Usually, after brewing a cup of coffee, most of us toss away the remaining grounds. But as it turns out, there is a way to make use of these coffee grounds after all! Coffee grounds are rich in nitrogen and have good amounts of calcium, magnesium, and other important micronutrients. All of these nutrients can help maintain the healthy growth of plants. This gives us one more reason to drink coffee, right? Our excuse to now make another cuppa is, “I am brewing coffee to help my plants grow!”
However, anyone that has indoor plants or an outdoor garden knows that gardening is not that easy. Depending on the kinds of plants you’re growing, the soil chemistry needs to be just right. And coffee grounds, when used with care, can give any garden a much-needed boost. They’re not only an excellent source of good nutrients but they’re also an organic addition to the soil. This helps houseplants thrive under good care.
Why and how to use coffee grounds?
Making use of coffee grounds is good for plant growth and is also a way to recycle a valuable farming ingredient––it helps both economically and environmentally. At Araku, we follow organic protocols in each step while growing our Speciality coffee. Every cup of coffee made from Araku coffee beans is part of ethical and sustainable farming. It’s only fair to take this mission forward, right?
On our quest for sustainable gardening, coffee grounds play a major role.
Let’s start with a few ways of using the leftover grounds. There are lots of methods people around the world use but two of our recommended ones are: composting and sprinkling. Both of these methods add the right ingredients, improve drainage, water retention, and aeration in the soil.
The benefits of using these methods are immense but as always, do let your plants guide you. Try these methods and tweak according to the garden you have.
In order to use coffee as a plant fertilizer, it is best diluted in a compost system. A compost must have the right amounts of two types of material: brown and green. Even though your coffee looks brown, in compost jargon, they’re actually ‘green’ ––which is for items rich in nitrogen. Other green compost materials include food scraps and grass clippings. You can also add your coffee filters, preferably unbleached, into the compost bin.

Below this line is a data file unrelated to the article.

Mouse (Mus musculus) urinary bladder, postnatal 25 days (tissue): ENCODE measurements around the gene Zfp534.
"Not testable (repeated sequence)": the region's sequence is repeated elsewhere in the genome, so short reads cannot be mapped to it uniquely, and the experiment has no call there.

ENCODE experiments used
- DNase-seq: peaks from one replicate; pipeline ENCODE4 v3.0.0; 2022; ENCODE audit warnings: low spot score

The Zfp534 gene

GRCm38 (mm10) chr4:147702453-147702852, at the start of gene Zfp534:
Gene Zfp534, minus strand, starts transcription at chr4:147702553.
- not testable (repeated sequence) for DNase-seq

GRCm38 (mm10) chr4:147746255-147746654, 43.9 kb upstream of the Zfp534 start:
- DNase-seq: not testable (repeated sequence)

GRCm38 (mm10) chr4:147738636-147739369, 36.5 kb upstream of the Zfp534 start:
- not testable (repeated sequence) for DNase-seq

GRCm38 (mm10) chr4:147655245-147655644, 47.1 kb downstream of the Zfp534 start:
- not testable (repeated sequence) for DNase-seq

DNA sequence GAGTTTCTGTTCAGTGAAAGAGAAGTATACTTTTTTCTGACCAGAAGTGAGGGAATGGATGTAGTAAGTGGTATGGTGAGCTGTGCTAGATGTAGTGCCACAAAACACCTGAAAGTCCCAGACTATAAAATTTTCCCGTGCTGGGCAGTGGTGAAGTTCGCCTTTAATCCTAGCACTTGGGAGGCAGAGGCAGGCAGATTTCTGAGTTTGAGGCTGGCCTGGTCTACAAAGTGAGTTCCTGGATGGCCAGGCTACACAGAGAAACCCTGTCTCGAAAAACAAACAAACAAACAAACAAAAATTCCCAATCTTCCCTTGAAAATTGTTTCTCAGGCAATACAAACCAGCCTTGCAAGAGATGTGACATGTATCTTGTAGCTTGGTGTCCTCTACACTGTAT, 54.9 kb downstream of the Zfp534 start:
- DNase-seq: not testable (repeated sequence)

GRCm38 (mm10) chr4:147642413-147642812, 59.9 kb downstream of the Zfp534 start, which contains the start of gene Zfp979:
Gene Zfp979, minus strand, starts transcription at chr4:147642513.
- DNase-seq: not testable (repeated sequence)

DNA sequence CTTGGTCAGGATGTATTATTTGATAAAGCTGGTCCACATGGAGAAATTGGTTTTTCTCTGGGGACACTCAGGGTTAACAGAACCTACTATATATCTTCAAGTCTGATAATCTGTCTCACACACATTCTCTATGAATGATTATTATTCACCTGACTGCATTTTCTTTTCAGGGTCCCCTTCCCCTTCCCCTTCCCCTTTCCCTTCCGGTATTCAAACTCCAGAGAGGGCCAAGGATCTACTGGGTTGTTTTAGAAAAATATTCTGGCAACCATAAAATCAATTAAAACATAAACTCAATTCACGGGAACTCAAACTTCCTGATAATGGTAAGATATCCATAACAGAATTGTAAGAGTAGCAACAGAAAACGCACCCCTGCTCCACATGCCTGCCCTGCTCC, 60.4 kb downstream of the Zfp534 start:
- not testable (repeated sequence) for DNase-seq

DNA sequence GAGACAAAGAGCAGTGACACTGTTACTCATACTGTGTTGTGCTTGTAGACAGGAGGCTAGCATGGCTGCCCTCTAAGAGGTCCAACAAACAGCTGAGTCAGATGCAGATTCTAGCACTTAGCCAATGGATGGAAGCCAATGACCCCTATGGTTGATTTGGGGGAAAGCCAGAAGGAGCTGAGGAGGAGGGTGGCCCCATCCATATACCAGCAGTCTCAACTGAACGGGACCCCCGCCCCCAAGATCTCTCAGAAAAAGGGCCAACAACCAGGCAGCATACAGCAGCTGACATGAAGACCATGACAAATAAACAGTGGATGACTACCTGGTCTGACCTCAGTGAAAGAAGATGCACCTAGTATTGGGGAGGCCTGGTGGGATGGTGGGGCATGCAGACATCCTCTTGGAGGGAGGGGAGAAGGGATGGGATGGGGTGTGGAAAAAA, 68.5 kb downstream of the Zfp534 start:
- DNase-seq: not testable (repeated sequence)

Make sure that the addition of coffee grounds, as green compost, is balanced with brown compost material, such as dry leaves and newspapers. When using coffee grounds, the ratio of your brown to green compost material should be approximately 4:1. An ingredient that works well with coffee grounds is microbe-rich yard waste. We recommend adding four parts of shredded leaves to one part of coffee grounds for the perfect garden compost.
If composting is not an option for you, then this is the next best method to make use of coffee grounds. All you have to do is mix one part of coffee grounds to five parts of soil for your plants. When you dilute the coffee grounds this way, you can use them as mulch.
As mulch, make sure to use this mixture in a thin layer. If the layer is too thick, the coffee grounds can form a solid crust which can stop the flow of air and water to the soil underneath. No more than an inch of the soil mixture should do the trick. Using coffee grounds as mulch is a much cheaper and eco-friendly alternative to wood chips. Despite fresh coffee grounds being quite acidic, coffee remnants have a nearly neutral pH and therefore will not negatively affect the soil.
Coffee grounds are, in a way, free organic matter––either they’re leftovers of your daily brew or collected from your local coffee shop. It is important to use them carefully in your soil and not overdo the ratio. Other than adding diluted coffee grounds to the soil, make sure to water it right, and ultimately balance the soil’s chemistry.
If you have excess coffee grounds, you can store them temporarily in containers. Or if you would prefer to store them long-term, you can dry them out in the sun first and then store them away. This way, you can use them later on or even share them with friends who have house plants or gardens!
If you would like to order organic coffee to brew now and later on help your plants flourish, you can check out our coffee bean variants here. At Araku, each bean is sustainably-grown and roasted in-house so you’ll always experience delicious & healthy coffee!